First day of classes at the exploding monkey factory.

Because we're all in the same exploding monkey factory together.

So far, no paper jams of consequence to report at the department photocopier, but the toner ran out at 11:58 AM Pacific Time. We are hopeful that the student assistant who comes on duty at 1:00 PM will be able to change the toner swiftly while whispering soothing words to the photocopier.

(Faculty are not allowed to change the toner, because as a group we have demonstrated little competence at this messy task. Also, the crying makes onlookers uncomfortable.)

Today's policy ponderable:

We have as a goal helping students to graduate (especially "super-seniors" who have more than the minimum number of credits for graduation but who still need to take one or more courses that meet their major or general education requirements). However, given the ginormous budget shortfall, we must also reduce our enrollments from where they stand right now on the first day of class -- before our official "census day" next month. Basically, this means that we can't add anyone to our classes, and we are well advised to pray to the deity of our choice that a bunch of our students drop.

So, I'd love to help you graduate, but I can't add you to my course.

My classes don't start meeting until tomorrow (I'm just trying to make copies today). I'm hopeful that the students are not in full-freak-out mode about a semester whose conditions, honestly, could make a person freak out.

More like this

(As before, I'm still not sure whether, in the metaphor, the factory is building monkeys or staffed by monkeys. Perhaps, really, we're in the business of making educated monkeys, and the problem is that our administration views this as akin to making widgets. Anyway, the point is: Explosions!…
There's an article in Access (the glossy magazine put out by our School of Journalism and Mass Communication) about why so few of our students manage to get their degrees in four years. Part of it has to do with the fact that most of our students work -- many the equivalent of full time (or more…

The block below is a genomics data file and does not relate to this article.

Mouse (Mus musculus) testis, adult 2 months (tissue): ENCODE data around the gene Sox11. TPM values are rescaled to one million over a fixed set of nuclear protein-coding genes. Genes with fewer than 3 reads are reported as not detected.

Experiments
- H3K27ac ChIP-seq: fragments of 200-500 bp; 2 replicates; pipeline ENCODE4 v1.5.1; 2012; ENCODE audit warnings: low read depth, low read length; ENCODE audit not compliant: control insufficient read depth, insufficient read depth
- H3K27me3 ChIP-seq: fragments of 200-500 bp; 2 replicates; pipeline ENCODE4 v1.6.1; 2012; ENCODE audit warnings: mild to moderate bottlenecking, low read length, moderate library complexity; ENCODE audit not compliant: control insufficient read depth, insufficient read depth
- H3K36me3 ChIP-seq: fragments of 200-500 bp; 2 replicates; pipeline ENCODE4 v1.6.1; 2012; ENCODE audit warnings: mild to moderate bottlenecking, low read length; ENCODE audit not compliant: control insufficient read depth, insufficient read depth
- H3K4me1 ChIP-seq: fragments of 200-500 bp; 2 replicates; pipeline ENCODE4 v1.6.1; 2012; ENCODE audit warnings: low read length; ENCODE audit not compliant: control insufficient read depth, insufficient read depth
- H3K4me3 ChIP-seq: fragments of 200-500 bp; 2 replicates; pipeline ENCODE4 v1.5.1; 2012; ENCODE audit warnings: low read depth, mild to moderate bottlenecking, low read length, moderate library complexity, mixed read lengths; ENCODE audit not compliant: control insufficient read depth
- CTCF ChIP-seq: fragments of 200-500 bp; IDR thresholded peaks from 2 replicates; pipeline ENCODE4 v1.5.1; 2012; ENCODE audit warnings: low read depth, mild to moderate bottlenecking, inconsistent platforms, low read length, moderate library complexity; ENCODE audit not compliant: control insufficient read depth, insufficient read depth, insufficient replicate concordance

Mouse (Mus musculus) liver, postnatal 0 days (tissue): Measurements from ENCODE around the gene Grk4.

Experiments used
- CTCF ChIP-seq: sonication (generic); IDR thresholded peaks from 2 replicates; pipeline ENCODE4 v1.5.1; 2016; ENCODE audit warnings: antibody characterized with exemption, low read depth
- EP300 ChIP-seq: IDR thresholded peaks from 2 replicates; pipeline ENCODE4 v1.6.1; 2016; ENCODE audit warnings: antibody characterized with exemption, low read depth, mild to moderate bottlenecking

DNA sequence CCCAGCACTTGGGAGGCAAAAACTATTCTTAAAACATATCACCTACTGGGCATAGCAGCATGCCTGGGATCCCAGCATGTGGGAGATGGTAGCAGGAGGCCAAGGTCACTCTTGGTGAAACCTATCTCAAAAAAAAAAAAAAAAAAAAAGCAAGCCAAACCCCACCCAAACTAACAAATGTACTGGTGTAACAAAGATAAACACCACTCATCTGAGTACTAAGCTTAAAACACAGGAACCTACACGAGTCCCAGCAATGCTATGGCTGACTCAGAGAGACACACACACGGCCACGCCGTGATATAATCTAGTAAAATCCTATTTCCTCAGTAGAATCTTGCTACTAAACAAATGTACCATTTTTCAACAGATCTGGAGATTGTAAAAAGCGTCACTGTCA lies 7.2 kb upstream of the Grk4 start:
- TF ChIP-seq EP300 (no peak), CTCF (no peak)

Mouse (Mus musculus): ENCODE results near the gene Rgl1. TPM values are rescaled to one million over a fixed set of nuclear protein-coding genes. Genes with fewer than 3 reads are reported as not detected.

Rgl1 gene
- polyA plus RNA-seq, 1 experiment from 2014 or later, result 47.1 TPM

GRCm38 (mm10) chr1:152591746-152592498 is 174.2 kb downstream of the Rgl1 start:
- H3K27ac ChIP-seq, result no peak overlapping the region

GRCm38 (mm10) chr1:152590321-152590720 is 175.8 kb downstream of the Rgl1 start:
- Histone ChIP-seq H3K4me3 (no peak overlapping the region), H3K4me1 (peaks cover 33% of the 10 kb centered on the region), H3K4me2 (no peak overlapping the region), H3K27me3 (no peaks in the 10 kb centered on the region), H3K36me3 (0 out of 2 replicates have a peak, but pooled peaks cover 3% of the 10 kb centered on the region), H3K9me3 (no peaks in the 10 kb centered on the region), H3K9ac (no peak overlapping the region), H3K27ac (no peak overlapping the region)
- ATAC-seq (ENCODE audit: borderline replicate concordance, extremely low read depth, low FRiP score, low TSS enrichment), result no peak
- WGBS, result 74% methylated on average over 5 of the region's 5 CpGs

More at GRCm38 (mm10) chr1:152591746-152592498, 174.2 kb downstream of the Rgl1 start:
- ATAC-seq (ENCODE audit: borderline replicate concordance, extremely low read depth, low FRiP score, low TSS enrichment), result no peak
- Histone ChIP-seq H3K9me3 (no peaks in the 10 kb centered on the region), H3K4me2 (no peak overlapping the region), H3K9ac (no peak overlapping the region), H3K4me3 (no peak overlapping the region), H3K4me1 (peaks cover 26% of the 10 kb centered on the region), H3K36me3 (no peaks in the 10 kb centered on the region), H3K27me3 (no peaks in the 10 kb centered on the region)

I think I've mentioned once or twice that the California State University system (of which my fair campus is a part) has been experiencing a bit of a budget crisis. Well, while there may be glimmers of hope for a recovery in the rest of the economy, we seem to be on the cusp of things getting much…
The funding situation in the California State University system being what it is (scary-bad), departments at my fair university are also scrambling to adjust to a shift in the logic governing resource distribution. It used to be that resources followed enrollments -- that the more students you…

My recollection is that the tuition rate students pay doesn't vary linearly with the number of classes they take. (So, they may pay less if they're only taking one class, but the price-per-class may be lower of they're taking four or five.)

However, the big issue is that the student fees only cover a fraction of the cost of delivering the education. A big chunk of that still comes from the State of California, which, being broke, is putting up less money for the California State University system this year.

Myself, I'm perplexed as to why the computer system through which students registered for classes wasn't programmed to stop enrolling people when our (reduced) enrollment targets were reached. But there are many things here that perplex me.

when i was a science undergrad at a very small liberal arts/sciences university, 2 of the biology professors had over-enrolled courses -- they had very limited lab space and only 1 lab time slot for each course. they had an informal competition among themselves - who could have the higher dropout rate during those first few weeks of classes. i think one course had a 49% dropout rate and the other had a 51% dropout rate. how did they do this? by making their lectures near impossible to follow so that only those with a strongly vested interest in completing the course (i.e., hardcore biology majors) would stay enrolled. students looking for a "bird course" were free to look elsewhere.

I was a geology major at the University of Texas in the mid-50's, when there was huge surge in geology enrollment. When I took the sophomore required rocks course, there were 350 of us in the room. The first day of class the professor told us only 150 of us would receive a C or better as there was no more room in the next required course. No one dropped out so far as I could see. Toward the end of the course, he said that the grades were too closely grouped and that he was going to give us the most difficult test he could write in hope of spreading the grades. Next class after the test, he stood at the front of the room shaking his head. The average on the test was 89.5%. And you think you have problems!

By Jim Thomerson (not verified) on 25 Aug 2009 #permalink

Myself, I'm perplexed as to why the computer system through which students registered for classes wasn't programmed to stop enrolling people when our (reduced) enrollment targets were reached. But there are many things here that perplex me.

I believe that's because many people drop the course (or courses) within the first week. As a student myself I have noticed classes getting much less populous after a week or two of class. Though often the big drop waits for the first test. Anyways, much like airlines, they probably figured on some no-shows.

By truth is life (not verified) on 31 Aug 2009 #permalink